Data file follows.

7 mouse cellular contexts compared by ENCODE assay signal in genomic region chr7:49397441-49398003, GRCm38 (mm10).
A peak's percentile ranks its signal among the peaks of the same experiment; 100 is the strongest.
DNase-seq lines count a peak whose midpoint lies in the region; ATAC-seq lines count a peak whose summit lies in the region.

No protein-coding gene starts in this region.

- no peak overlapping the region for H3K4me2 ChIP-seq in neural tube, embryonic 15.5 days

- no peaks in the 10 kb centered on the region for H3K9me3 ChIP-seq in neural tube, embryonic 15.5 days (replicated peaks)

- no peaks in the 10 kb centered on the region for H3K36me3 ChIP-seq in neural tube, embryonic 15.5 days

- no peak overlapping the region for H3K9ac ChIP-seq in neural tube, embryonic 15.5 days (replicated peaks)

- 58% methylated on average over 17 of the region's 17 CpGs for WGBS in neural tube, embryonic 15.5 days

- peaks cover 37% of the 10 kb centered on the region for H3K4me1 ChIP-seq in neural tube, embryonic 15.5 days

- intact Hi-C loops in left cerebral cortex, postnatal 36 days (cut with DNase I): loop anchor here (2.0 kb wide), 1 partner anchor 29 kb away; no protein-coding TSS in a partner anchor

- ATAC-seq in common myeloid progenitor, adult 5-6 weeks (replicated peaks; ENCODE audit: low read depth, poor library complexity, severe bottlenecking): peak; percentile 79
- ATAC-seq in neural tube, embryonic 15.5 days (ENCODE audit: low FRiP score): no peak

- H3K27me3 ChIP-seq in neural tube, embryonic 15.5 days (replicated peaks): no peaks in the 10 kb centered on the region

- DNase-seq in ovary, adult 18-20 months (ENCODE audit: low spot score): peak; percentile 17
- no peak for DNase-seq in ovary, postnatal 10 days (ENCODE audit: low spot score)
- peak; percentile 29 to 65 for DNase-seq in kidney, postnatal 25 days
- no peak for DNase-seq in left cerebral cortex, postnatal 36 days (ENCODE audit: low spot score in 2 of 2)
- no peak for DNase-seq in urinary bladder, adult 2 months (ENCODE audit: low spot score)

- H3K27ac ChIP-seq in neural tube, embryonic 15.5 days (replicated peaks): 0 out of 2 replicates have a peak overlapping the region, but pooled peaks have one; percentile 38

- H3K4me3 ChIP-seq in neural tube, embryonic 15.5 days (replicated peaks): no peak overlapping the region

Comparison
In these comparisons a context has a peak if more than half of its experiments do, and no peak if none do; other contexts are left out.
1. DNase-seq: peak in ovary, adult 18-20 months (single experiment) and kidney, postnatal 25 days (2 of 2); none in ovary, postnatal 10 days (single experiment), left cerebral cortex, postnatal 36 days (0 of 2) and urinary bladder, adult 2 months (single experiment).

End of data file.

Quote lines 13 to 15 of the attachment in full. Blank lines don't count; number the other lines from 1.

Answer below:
- ATAC-seq in neural tube, embryonic 15.5 days (ENCODE audit: low FRiP score): no peak

- H3K27me3 ChIP-seq in neural tube, embryonic 15.5 days (replicated peaks): no peaks in the 10 kb centered on the region

- DNase-seq in ovary, adult 18-20 months (ENCODE audit: low spot score): peak; percentile 17